An energy bill price cap has moved a step closer after legislation seeking to end “abuse” against customers cleared the Commons.
Energy Secretary Greg Clark said MPs have sent a clear message to regulator Ofgem that it needs to implement by the end of this year a “robust price cap” for the winter.
The proposals will require Ofgem to protect consumers by capping domestic standard variable and default tariffs until 2020, with Mr Clark telling the Commons: “The measures will… ensure loyalty is no longer penalised while ensuring efficient suppliers can continue to do business.”
Mr Clark, speaking as the Domestic Gas and Electricity (Tariff Cap) Bill received its third reading, added: “The Bill will ensure that British families are protected as we correct an intolerable situation in which consumers have been exposed by the independent competition authorities as paying £1.4 billion a year more than they would in a competitive market.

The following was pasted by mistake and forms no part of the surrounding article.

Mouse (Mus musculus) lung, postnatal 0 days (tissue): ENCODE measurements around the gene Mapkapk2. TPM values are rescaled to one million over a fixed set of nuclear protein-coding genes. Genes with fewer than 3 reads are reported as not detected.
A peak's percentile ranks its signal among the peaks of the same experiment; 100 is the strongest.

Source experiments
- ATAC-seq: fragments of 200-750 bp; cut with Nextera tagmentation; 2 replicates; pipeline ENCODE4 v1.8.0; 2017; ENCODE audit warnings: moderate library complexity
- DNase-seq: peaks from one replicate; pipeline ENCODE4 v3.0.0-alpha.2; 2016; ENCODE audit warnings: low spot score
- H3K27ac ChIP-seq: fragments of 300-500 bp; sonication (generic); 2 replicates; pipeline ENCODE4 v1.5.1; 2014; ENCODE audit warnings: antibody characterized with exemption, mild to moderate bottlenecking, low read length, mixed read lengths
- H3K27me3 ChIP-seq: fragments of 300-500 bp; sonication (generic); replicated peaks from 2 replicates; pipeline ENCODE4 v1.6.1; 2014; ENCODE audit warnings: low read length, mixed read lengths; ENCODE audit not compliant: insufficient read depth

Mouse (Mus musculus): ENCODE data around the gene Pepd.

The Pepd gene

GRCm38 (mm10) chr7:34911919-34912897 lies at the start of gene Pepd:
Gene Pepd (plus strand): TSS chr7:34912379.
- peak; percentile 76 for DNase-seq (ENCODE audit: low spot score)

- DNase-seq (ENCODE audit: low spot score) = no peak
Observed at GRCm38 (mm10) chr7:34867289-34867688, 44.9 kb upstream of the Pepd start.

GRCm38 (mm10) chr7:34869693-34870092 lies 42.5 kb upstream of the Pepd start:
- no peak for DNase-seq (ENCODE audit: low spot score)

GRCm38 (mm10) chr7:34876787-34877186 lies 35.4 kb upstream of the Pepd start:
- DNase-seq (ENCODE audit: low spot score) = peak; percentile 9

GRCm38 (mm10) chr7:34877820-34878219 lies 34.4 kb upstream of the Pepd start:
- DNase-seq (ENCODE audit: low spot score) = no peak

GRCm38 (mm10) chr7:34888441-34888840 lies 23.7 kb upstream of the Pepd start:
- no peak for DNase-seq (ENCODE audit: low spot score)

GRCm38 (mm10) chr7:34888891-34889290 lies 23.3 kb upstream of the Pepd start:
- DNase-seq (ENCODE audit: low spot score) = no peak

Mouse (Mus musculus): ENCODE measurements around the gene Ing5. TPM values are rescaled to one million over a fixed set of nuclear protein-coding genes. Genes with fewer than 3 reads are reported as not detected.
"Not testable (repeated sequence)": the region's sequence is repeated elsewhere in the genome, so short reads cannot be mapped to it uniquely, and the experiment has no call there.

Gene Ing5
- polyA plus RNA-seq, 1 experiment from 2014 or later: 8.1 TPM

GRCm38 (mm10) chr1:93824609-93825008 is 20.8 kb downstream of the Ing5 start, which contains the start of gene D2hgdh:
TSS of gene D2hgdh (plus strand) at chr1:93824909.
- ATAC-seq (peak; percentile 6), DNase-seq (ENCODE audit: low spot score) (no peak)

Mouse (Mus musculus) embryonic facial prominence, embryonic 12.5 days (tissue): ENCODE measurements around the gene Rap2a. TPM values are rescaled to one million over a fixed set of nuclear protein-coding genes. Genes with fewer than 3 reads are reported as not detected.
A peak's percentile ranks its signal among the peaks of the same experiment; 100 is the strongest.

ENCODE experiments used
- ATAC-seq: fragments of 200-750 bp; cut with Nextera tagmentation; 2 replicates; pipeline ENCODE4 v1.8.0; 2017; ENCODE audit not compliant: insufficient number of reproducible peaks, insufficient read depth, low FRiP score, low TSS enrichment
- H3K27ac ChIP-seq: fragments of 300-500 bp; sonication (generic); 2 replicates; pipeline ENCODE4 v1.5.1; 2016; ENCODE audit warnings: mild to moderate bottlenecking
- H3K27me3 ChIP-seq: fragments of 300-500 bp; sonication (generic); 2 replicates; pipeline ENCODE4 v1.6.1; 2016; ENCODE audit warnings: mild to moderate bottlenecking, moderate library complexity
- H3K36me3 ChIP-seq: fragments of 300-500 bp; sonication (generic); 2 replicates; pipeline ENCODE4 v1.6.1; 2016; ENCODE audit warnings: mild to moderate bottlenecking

“That abuse should end.”
The Bill enables the temporary price cap to remain in place until 2023 if conditions for effective market competition are not met.
Shadow energy secretary Rebecca Long-Bailey said Labour supported the Bill at third reading although warned Government “inaction” and delays had left “millions of people still suffering with big energy bills” after the most recent winter.
Conservative former minister John Penrose earlier warned a number of his colleagues were concerned that energy price cap proposals were “anti-competitive, complicated, bureaucratic and inflexible”.
He described the proposed cap as “hideously complicated” and said it would be out of date “moments” after it was set.
But Mr Penrose withdrew his amendment, which had been tabled at report stage.
The Bill received an unopposed third reading and will undergo further scrutiny in the Lords at a later date.